Not only sound, light also has built in random errors or noise, a fact not appreciated by many laymen.  Our inability to see as clearly in a dim room as in a well-lit one is primarily due to random errors or noise in the light itself.  Light is produced when excited atoms decay and emit energy we see as light.  However, the decay process is random; when excited atoms will decay in any unit of time is unpredictable.  As a result, sources of light have built in random fluctuations or errors.  These errors reduce in magnitude as the amount of signal (light) is increased but can never be made zero because they come from unknown sources and unknown causes.

The biggest surprise may be that random noise is present in all biological systems as well as in the world of physics.  The fundamental unit of biological systems is the gene or its major component DNA.  Small random changes in DNA structure arise during gene duplication and are called random mutations.  Evolution in the biological world is the result of random variations (mutations) or duplication noise.  We might say that without noise there would be no diversity in life forms and little evolution.  Mankind is considered by many to be the ultimate achievement of evolution.  All human endeavors, political, economic, social, and recreational are full of random errors.  Our history and future are intertwined as much with random events as with organized forces.

No matter where we look, the physical world is full of noise.  Can the laws of physics give us some clue to the origin of random noise or variations?  It turns out that Quantum Theory which governs the behavior of matter at the atomic level and has stood its ground for over a century has the answer.  According to this now well-established theory and the cornerstone of many scientific advances of the twentieth century, the behavior of even the simplest system, for instance one electron, cannot be predicted precisely.  It is governed by probability.  Whenever events are determined by probabilities, some amount of uncertainty arises.  It's well know that if a coin is tossed once, the probability of heads-up or tails-up is exactly half.    However, if the coin is tossed ten times, the outcome will not always heads-up 5 times and tails-up 5 times, but may be quite different; for example,7 heads-up and 3 tails-up.  In this case the random error is 2 or 40%.  If the same coin is tossed 10 times again, the result may be different, say, 6 heads-up and 4 tails-up.  If this experiment (tossing the coin 10 times) is repeated 100 times more, on average the result will be 5 heads-up and 5 tails-up.  But the result of many of the individual 10 time tosses will vary from that average.  The deviation from the mean is the random error.  It the coin is tossed 1000 times, the random error will decrease, but it will not reduce to zero no matter how many times the coin is tossed.  In the case of electrons or other elementary particles, the probability of interactions is not random but dictated by the laws of physics.  The observable signal (light, sound, or any other measurable physical quantity) results from millions or billions of interactions at the atomic level, each determined by a given probability.  The net result is that the signal is produced with random noise.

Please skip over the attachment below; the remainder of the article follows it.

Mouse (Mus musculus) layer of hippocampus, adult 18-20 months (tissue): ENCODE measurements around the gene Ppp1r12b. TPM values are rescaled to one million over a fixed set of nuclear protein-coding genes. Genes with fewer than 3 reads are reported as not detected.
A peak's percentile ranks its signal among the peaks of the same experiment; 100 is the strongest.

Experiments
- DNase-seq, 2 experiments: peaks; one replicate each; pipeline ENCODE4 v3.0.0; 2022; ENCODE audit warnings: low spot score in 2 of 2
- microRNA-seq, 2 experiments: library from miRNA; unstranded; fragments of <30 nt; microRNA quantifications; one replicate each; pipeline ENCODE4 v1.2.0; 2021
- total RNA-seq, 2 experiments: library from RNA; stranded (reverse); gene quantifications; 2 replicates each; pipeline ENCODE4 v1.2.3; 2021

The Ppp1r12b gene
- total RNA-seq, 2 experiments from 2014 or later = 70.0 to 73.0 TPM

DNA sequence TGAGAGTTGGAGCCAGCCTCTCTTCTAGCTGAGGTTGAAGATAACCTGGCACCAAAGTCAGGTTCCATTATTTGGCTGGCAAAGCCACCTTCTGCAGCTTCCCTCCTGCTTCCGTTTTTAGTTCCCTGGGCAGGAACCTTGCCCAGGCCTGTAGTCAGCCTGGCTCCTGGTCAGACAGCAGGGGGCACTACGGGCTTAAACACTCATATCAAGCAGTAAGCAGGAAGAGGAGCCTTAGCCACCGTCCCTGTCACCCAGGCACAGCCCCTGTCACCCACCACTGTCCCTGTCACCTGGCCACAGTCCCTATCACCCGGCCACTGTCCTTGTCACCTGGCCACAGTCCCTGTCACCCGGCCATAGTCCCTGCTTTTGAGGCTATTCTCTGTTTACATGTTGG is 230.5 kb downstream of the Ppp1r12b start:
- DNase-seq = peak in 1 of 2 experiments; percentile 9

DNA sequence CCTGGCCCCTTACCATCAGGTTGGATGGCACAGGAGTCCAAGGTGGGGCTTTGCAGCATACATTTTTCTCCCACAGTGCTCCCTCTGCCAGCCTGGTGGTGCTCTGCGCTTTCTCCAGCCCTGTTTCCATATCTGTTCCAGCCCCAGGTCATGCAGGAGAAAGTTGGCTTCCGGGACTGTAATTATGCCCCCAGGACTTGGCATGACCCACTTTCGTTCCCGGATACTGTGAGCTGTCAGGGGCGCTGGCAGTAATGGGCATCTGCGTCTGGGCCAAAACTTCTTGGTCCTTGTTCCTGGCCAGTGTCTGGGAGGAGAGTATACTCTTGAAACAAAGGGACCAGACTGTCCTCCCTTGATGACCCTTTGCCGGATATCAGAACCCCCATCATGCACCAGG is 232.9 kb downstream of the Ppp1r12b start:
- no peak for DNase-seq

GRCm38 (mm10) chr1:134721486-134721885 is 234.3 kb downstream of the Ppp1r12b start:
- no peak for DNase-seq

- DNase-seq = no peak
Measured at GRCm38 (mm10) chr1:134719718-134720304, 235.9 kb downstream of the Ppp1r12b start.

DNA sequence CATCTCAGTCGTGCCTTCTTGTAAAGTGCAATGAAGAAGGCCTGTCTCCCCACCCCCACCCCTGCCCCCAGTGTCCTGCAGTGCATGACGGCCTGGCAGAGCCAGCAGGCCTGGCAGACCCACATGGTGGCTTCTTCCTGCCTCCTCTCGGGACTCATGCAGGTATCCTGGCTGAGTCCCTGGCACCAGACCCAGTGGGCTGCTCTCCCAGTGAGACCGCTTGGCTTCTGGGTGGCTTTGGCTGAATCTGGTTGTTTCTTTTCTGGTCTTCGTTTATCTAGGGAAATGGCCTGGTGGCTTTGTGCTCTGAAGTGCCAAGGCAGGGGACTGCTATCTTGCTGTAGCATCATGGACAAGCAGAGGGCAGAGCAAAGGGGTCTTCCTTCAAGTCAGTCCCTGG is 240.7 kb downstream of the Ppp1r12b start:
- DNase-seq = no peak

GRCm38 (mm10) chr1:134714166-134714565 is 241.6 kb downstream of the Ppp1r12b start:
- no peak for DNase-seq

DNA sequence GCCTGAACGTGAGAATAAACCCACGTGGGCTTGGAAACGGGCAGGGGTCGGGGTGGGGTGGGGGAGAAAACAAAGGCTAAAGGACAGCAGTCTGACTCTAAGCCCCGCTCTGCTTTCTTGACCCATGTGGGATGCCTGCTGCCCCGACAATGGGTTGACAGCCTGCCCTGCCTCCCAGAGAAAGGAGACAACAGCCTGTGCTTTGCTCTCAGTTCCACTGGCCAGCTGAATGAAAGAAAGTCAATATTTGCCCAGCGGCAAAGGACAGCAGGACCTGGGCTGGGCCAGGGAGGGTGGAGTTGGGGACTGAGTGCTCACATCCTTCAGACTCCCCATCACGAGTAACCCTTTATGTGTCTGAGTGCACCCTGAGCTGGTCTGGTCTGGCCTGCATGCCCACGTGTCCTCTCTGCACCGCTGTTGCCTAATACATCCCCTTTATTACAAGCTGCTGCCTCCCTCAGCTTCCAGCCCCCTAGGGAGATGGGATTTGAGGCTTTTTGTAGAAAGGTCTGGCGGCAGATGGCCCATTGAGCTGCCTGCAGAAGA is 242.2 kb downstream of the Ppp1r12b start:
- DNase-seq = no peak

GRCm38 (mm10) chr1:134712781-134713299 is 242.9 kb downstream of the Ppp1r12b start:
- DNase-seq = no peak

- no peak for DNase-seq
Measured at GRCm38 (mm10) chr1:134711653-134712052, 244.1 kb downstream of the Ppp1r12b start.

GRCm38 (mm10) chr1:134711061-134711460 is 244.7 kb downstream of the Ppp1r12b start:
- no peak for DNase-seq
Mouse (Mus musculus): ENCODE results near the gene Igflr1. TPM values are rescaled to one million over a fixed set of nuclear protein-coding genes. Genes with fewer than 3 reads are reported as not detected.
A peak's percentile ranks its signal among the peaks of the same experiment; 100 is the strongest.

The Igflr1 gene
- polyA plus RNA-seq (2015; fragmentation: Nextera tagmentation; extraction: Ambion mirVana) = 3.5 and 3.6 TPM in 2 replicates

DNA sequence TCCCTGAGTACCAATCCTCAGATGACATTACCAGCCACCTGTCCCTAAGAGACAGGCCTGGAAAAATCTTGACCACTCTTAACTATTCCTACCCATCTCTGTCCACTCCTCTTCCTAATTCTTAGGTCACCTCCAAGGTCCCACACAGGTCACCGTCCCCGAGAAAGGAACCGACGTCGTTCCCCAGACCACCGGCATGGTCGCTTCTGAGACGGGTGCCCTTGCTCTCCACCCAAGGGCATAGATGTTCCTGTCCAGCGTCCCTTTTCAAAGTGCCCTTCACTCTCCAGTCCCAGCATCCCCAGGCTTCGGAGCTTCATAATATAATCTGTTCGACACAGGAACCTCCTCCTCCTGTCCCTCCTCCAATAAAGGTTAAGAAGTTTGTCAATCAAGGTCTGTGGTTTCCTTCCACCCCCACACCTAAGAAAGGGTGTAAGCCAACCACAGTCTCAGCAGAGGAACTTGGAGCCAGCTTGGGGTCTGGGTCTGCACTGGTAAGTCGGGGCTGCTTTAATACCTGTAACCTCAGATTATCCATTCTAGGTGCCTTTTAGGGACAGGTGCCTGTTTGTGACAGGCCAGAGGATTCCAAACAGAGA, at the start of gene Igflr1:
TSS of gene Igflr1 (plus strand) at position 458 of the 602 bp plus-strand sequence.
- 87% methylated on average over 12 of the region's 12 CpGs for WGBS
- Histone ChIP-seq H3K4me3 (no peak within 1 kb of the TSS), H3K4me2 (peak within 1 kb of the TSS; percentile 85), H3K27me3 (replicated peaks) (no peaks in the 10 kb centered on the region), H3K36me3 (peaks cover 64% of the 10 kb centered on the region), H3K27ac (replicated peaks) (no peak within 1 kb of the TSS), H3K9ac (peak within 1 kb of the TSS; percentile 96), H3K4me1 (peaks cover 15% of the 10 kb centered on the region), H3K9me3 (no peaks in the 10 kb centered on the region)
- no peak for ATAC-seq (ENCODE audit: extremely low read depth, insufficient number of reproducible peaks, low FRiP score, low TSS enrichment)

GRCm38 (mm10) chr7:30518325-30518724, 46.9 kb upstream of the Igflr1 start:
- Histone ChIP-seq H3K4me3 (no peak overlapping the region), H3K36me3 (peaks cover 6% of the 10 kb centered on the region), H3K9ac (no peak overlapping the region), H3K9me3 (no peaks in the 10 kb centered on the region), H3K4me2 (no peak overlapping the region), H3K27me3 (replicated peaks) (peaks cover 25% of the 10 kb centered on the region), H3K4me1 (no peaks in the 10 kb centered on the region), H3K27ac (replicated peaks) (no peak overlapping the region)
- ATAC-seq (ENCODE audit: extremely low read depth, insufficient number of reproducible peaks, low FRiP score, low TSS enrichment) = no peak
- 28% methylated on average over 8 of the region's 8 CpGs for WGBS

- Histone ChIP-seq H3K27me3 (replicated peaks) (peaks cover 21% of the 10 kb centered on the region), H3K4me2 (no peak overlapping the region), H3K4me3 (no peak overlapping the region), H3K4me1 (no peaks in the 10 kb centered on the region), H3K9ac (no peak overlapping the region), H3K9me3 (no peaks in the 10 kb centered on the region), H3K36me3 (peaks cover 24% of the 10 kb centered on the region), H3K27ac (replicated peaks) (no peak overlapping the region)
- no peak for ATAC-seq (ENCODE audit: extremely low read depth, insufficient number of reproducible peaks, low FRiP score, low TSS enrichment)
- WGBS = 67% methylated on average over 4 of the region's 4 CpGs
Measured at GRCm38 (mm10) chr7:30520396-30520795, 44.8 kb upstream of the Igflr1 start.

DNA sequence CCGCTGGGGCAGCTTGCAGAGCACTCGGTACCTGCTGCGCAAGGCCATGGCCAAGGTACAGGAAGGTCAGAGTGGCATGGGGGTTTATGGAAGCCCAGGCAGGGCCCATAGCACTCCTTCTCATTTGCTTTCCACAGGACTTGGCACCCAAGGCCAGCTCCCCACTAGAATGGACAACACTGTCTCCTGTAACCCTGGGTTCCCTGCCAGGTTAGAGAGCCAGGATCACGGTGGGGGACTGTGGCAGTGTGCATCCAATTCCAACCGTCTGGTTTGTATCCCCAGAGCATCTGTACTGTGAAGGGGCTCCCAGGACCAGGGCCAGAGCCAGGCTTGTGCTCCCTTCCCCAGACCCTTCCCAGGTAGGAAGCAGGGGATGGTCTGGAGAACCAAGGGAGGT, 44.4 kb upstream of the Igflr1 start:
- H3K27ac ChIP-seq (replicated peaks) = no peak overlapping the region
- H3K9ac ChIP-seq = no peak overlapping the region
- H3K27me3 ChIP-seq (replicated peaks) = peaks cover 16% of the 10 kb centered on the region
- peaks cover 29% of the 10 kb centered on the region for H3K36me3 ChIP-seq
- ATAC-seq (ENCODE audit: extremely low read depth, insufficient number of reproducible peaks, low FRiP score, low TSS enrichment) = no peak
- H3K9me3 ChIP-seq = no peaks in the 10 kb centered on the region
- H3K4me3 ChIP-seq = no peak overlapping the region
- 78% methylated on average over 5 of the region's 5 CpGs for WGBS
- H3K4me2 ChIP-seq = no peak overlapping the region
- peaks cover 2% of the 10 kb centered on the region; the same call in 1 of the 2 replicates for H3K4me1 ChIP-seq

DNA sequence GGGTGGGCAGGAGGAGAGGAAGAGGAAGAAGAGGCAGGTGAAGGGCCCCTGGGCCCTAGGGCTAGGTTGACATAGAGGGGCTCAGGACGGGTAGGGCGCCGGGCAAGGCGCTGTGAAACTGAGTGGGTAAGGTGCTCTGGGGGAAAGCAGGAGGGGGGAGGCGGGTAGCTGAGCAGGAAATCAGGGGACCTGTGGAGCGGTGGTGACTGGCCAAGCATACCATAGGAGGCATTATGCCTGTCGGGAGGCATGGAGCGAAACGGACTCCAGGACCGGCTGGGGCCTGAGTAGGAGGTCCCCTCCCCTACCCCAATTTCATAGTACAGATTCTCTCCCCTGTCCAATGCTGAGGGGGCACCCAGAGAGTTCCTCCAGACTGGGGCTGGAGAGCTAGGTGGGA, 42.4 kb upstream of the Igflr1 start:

Even a vacuum that is supposed to have nothing in it is full of random noise.  A vacuum, by definition, contains no matter or has zero energy.  Quantum Theory predicts that zero energy is the average of a vacuum, but there will be random errors, referred to as quantum noise.  All kinds of positive and negative pairs of particles constantly appear and disappear due to the quantum noise. For example, zero equals 0, (1-1), (2-2), and so on. The so-called "Big Bang" is the parent of everything in this universe.  Currently, it is hypothesized that it arose from random noise in a vacuum.  Thus, noise may be the mother and father of everything.  It seems that it's not only omnipresent but omnipotent.

So, noise is omnipresent, may be omnipotent, and the Creator of this Universe.  Aren't these a few of the many attributes of God?  Is God synonymous with noise or errors?

 

Enough noise about noise.  Just one question.  Should we hate it or celebrate it?


© Copyright 2019 Ramesh Chandra. All rights reserved.